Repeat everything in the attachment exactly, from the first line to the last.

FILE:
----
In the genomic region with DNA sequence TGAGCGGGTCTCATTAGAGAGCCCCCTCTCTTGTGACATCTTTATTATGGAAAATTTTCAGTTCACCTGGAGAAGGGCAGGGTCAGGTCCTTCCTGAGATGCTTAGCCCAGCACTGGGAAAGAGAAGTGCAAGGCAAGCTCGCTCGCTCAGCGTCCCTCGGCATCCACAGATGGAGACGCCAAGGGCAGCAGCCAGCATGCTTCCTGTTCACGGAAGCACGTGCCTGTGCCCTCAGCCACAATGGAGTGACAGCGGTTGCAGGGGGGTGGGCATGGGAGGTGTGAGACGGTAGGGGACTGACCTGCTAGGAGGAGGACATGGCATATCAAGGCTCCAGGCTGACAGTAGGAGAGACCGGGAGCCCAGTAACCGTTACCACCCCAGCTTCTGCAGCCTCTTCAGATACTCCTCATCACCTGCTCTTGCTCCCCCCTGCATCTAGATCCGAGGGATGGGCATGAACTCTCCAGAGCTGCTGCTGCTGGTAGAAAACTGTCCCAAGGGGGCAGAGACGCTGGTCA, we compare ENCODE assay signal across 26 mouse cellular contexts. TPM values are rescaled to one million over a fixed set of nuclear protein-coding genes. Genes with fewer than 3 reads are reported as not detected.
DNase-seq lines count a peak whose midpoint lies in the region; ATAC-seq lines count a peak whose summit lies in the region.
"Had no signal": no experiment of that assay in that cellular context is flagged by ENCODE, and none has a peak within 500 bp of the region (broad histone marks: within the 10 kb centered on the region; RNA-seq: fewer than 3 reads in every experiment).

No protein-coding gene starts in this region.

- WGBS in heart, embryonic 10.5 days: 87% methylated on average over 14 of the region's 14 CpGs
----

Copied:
In the genomic region with DNA sequence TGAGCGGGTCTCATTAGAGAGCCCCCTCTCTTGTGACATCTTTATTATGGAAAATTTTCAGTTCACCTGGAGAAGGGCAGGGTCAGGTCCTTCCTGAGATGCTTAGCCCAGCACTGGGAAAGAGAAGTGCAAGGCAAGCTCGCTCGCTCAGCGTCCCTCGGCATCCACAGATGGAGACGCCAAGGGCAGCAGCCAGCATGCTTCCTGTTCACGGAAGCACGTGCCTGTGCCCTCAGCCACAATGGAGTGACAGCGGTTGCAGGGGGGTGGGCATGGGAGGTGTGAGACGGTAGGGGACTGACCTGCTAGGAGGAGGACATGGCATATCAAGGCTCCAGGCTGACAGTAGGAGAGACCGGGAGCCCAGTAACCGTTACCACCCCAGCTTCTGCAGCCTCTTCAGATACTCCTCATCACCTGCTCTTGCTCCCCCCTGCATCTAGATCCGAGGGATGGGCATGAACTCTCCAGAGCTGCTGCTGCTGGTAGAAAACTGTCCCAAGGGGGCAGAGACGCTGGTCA, we compare ENCODE assay signal across 26 mouse cellular contexts. TPM values are rescaled to one million over a fixed set of nuclear protein-coding genes. Genes with fewer than 3 reads are reported as not detected.
DNase-seq lines count a peak whose midpoint lies in the region; ATAC-seq lines count a peak whose summit lies in the region.
"Had no signal": no experiment of that assay in that cellular context is flagged by ENCODE, and none has a peak within 500 bp of the region (broad histone marks: within the 10 kb centered on the region; RNA-seq: fewer than 3 reads in every experiment).

No protein-coding gene starts in this region.

- WGBS in heart, embryonic 10.5 days: 87% methylated on average over 14 of the region's 14 CpGs